Well, here we are, up the Jungle. Well,not quite.
This is only my second ever visit to rain-forested and otherwise Equatorial Tropical Weather. Given the choice the best time to come here is when we begin to be busy planning for and delivering the first courses of the year at Biblins-bushcraft in the Forest of Dean. Feb and March and April, or Autumn, for us that is as. There are two wet seasons; our Summer and our Winter, and of course that's when we shut down for RnR and a bit of PD and even staff training..
The winter one is the lesser more manageable one and the closer you get to the interior the less it affects your ability to travel. We still had a full week of down-poor though and couldn't leave the place we are shacked up. Of course too, that when we have the most power cuts and no internet access.
We are living in a little village on a busy road and so buying food is not difficult and fruit and veg and meat are plentiful. Basic techniques have saved us from tummy upset. You can buy bottled water, but you need so much it becomes a financial issue, There is piped mains water to most yards and some have plumbed their homes in the modern fashion, but the tap water is not to be trusted. They wont even wash with it but collect rainwater for that. We use the "lifesaver" filter extensively and a few weeks ago moved on to just boiling the water for tea. We wash everything we buy to eat in bleach or Citronella, even if we are going to peel it. We have given up on green leaf salads as its too wilted and doesn't survive the washing process too well. Meat is killed and prepared quickly enough but we still soak it in vinegar water to help kill anything.
We will check for parasites when we get home. Well, we worm the dog don't we.
Malaria was a worry, and we have brought drugs (deciding on the more expensive Malarone given its shorter span for taking) and watch out for any feeling unwell, but we were advised that it was not a risk in our area. When we go to the interior for more than a quick visit though, decisions will have to be made. The drugs are all antibiotic and of course you cant live on them. The advice we have from the American couple we have befriended is, don't take the drugs, not if you intend to be here for long. If you get ill then go to a doctor and get well is their advice. They both live and work for extended periods in the interior, often taking boat trips to remote settlements and wilderness areas. They have been here for a few years and they say they have never been ill, then you learn they have both had Malaria and a number of other issues, but got treatment and got well. They don't get ill on their trips because of the precautions they take, but malaria is inescapable if this is your life and work.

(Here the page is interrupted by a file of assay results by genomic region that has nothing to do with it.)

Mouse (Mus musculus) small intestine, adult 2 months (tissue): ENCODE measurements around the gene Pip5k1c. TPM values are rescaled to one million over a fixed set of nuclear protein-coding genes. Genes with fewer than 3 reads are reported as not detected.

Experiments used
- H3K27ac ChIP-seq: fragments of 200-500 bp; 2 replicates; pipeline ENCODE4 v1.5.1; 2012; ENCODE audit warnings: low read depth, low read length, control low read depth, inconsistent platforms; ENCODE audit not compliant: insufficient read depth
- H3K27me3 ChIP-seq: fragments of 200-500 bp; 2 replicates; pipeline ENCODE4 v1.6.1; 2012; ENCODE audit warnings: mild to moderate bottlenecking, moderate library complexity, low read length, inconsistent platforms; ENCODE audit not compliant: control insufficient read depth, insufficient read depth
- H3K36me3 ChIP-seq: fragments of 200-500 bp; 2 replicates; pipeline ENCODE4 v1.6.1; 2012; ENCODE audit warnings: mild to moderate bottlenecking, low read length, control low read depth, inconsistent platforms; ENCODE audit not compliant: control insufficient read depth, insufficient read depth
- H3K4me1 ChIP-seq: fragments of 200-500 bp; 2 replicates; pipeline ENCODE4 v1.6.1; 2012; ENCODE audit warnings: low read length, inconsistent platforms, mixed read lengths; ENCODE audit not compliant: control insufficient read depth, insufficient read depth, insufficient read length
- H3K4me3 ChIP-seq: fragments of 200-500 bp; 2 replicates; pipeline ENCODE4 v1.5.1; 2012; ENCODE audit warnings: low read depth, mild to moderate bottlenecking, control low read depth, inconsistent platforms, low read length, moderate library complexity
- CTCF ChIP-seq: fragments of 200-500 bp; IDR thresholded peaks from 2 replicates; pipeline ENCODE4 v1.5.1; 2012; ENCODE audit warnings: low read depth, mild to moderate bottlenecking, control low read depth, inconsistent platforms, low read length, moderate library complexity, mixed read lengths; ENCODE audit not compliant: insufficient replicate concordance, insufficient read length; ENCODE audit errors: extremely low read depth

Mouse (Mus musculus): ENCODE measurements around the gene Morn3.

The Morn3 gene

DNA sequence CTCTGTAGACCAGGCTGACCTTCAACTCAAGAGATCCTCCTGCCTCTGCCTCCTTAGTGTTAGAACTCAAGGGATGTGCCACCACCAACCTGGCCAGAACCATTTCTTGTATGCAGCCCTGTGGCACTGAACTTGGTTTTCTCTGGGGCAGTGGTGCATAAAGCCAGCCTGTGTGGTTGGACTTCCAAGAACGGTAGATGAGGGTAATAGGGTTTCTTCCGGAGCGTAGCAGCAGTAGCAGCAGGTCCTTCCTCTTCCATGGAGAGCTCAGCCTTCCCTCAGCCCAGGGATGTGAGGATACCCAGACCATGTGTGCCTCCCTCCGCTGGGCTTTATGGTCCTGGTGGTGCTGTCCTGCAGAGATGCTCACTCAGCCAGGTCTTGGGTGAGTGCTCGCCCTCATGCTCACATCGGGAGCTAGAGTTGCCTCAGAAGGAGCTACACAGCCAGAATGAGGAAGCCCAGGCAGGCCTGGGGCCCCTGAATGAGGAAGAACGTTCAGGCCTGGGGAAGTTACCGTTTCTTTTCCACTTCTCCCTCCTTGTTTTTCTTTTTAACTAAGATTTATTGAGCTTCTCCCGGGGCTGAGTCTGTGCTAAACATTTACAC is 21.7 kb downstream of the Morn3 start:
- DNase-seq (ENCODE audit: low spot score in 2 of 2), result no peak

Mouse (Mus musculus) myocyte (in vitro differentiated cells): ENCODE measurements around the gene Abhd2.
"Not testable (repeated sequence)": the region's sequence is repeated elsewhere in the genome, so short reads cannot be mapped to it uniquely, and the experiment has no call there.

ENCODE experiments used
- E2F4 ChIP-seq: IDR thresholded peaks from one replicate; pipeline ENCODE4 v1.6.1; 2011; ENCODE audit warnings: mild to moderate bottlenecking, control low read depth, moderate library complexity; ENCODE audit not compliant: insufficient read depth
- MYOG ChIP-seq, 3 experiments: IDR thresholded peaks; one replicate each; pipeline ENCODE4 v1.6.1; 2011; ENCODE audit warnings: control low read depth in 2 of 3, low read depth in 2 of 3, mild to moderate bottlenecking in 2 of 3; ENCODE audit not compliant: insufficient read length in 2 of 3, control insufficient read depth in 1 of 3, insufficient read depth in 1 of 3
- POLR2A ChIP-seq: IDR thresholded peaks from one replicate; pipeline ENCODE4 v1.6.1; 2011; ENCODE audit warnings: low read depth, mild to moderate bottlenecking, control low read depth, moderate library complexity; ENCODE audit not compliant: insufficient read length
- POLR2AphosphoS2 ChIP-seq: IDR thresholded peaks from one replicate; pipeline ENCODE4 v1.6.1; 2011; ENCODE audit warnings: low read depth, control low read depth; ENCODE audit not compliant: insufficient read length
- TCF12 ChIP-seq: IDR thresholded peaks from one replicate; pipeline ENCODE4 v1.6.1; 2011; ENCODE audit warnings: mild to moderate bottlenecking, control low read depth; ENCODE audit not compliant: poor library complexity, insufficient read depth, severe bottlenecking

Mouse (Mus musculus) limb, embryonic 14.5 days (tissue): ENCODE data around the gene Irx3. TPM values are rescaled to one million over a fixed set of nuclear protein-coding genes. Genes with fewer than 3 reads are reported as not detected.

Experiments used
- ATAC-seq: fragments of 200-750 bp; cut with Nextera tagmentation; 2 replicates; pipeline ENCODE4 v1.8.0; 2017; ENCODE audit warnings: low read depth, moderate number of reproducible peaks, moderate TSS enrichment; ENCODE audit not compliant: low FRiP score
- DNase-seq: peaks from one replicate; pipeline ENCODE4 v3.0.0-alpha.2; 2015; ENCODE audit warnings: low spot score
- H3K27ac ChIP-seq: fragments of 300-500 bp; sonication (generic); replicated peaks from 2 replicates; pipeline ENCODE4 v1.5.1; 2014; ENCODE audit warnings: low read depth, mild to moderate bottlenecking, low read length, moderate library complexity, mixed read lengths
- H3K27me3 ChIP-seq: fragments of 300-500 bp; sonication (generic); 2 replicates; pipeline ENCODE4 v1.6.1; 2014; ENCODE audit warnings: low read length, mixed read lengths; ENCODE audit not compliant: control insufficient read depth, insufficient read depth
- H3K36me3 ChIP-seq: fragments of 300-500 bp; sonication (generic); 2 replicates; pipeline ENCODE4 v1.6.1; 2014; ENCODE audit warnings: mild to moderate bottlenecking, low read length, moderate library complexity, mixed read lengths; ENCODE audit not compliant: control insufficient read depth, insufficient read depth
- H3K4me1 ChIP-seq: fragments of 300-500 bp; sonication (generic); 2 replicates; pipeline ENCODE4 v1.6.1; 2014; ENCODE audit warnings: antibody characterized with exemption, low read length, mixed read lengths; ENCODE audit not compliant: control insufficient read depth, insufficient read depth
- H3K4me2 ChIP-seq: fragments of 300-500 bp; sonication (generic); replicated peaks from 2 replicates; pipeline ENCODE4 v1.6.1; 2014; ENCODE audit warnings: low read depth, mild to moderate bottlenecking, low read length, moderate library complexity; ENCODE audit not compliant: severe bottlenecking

Our trip here will last over two months and has a number of competing but not conflicting purposes and goals. We came with great ideas and a stack of plans and have of course been on a strict learning curve. We did our research before we came but, as the people and businesses we wanted to find wouldn't have internet or probably a phone, and given that we were here for such a long trip, we felt confident we wouldn't struggle once here. How wrong we were.
This is, in small part, a pioneering expedition. We are planning no major changes to how we run Biblins-bushcraft, and I'm getting too old to learn and then teach too many new tricks. But Guyana is a great destination.
By the way, the best help so far in planning this trip has come from two major souses:
Firstly, Ian, of Bushmasters. His Amazon expedition and jungle training company was highly recommended and his travel and other advice have been very helpful. I had hoped to meet up with him and or take advantage of his offer of Amerindian Guides but getting out to Lethem, the other side of the country, is proving harder than I imagined. He was right.
The second reference we use almost daily is the Bradt Guyana Guidebook, Kirk Smock edition 2. It even has helpful numbers to ring.
The heat is oppressive, well, it is if you are trying to work or get to somewhere. The rain washes roads away for weeks at a time services that made their way into a tourist booklet or brochure last year are no longer in business for one reason or another.
The other challenge has been the seasonal celebrations. Places we want are shut down or too drunk to get sense out of.
But don't be put off by the above negative comments. Chill out, do the siesta thing and you will be fine. If you have ever climbed at altitude you will know what I mean; plodding beats athleticism every time.
The natives, or should I say peoples are all warm and friendly and like to laugh and joke. We don't see too many natives, Amerindians, mostly the population is Black African and Indian. They all speak the same incredibly difficult to follow English, unless that is they speak full Creole, then you are dead in the water.
While experts prefer a Machete or Parange for their programmes, the natives tool of choice is the Cutlass. A two foot long lightweight sword used for everything from brush clearance to slicing the top off a coconut for the milk.
There are two major visits to the interior planned, should the plans work out and the budget spread.
That's all I have time for now as my presence is sought. I just hope that the internet holds out while this uploads, it often doesn't.